Greener energy to reduce emissions

Innovation Results

The improved gas turbine design developed during this project offers a route to reduce carbon emissions from electricity generation.

The need
The Government has committed to provide 15% of the UK’s energy needs from renewable sources by 2020 to help meet targets of reducing carbon emissions by at least 26% by 2020. Using biomass (plant and animal matter), considered to be carbon neutral when derived from sustainable sources, is one option. The challenge was to show that gas produced from biomass (syngas) through a gasification process can be used to drive standard gas turbines and, hence, generate electricity cost-effectively.

The results
This R&D project used industrial collaboration and innovative design to showcase the potential of the Siemens high efficiency SGT-400 gas turbine to burn the low and medium heating value syngas. As part of the work, the partners had to:

  • change the turbine combustion and fuel handling system
  • carry out extensive development work on the turbine compressor to accommodate the increased fuel flow required to achieve the same overall energy input as natural gas.

Successful use of the SGT-400 gas turbine depended on the design and manufacture of a scaled-up fuel nozzle that would be suitable for use with the syngas. The partners also created a new compressor, capable of delivering the required flow/pressure characteristics, using advanced design and manufacturing methods. Siemens worked with researchers at Cambridge University to design a high flow, high performance final stage and exhaust system that would allow the turbine to cope with the increased flow rates.

The collaborative work resulted in a design that was suitable for applications using syngas. Performance calculations suggest the design is capable of achieving a net electrical efficiency of 36.25% with such fuels – an increase of over 2% compared with the production model at that time. Any gain in turbine efficiency reduces the amount of fuel used to achieve the same output and thus reduces operating costs.

Project B_00742

Project partners
Siemens Industrial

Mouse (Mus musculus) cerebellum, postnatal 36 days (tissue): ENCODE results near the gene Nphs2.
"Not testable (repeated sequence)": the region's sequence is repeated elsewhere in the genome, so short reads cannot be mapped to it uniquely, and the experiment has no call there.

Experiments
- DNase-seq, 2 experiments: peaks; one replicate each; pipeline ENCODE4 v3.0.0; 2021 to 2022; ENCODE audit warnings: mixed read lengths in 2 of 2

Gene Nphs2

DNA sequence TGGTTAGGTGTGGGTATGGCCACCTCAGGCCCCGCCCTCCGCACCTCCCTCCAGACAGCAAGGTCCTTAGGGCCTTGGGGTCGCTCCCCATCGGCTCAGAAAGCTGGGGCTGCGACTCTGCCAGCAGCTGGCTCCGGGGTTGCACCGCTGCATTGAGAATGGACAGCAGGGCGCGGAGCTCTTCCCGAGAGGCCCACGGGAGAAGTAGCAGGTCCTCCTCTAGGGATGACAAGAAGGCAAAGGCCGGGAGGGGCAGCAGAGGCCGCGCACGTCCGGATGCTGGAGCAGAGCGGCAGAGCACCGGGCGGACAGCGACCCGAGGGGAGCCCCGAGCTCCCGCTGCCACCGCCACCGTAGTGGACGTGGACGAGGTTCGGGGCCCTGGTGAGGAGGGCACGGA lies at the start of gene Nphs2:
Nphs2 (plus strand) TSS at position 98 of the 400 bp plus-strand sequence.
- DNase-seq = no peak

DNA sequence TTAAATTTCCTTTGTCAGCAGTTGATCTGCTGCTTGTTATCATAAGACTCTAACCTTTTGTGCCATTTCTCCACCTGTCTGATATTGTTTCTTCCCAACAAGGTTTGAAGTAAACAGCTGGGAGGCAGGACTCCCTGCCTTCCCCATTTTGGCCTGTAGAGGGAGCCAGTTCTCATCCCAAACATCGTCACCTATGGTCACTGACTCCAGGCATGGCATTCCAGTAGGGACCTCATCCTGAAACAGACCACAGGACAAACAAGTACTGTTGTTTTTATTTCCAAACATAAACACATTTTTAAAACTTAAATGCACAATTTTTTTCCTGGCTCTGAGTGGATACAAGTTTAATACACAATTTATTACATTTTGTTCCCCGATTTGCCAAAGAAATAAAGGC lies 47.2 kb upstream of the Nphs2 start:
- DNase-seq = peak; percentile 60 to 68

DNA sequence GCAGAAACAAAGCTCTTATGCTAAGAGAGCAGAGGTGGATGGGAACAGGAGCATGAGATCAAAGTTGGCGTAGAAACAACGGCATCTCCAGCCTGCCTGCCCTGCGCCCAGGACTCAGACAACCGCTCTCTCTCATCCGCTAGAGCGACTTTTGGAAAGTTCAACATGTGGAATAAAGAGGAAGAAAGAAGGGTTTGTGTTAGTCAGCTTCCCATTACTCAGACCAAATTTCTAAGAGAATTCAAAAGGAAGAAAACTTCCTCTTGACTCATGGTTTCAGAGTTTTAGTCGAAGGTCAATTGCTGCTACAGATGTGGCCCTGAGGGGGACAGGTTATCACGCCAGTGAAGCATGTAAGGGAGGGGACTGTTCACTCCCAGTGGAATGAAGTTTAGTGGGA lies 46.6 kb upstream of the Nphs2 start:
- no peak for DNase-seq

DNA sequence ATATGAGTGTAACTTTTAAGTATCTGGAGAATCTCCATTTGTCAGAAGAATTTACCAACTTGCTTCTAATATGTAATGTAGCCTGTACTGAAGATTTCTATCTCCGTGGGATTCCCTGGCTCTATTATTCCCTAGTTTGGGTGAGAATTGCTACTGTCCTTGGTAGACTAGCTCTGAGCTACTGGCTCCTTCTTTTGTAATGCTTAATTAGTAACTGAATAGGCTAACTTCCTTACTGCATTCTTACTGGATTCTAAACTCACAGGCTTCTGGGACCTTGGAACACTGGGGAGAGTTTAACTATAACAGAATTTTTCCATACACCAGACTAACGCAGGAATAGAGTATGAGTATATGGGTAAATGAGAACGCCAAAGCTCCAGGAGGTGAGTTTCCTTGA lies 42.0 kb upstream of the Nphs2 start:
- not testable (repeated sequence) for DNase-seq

Turbomachinery Ltd,
First Renewables Ltd and
Cambridge University

Technology Strategy Board investment

Total project investment

Innovation Results : Greener energy to reduce emissions

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chart: Comparison of energy content for different fuel types Biomass
Biomass is obtained from organic matter, either directly from plants or indirectly from waste. The term covers materials such as specially grown willow and farm waste. Biomass can be converted to useful energy through processes such as combustion, anaerobic digestion and gasification.

Future prospects
Biomass has the potential to make a significant contribution to the UK’s energy supply. In 2008, renewable energy technologies accounted for just 5% of electricity generation in the UK, of which biomass contributed almost half.

Gasification is just one option for the greater use of biomass but, as yet, there are few plants using syngas worldwide. A recent market study estimated that by 2020 biomass gasification could be used to generate 133 TWh/year of electricity and reduce carbon dioxide (CO2) emissions by over 106 million tonnes (based on 800g CO2/ grid generation).

Despite the efficiency gains demonstrated on the SGT-400, the commercial viability of a syngas-fuelled, gas-turbine-based power plant is still questionable, due to the high capital investments required and the need to compress the relatively large volumes of syngas. This situation may change if the conversion technologies associated with syngas move into maturity (ie providing cheaper plant and pressurised syngas).

Improvements, such as the compressor design, have already been applied to two turbines produced by Siemens, with predicted improvement in compressor efficiency realised, allowing reduced fuel consumption with associated saving in CO2 production.

Using syngas to fuel the proliferation of highly efficient gas-turbine-powered combined heat and power plants could contribute significantly to the Government’s CO2 reduction target.

A gas turbine

‘We have developed gas turbine products to meet future market requirements.’

New fuel nozzle for gas turbine

Last updated on Tuesday 20 March 2012 at 16:22

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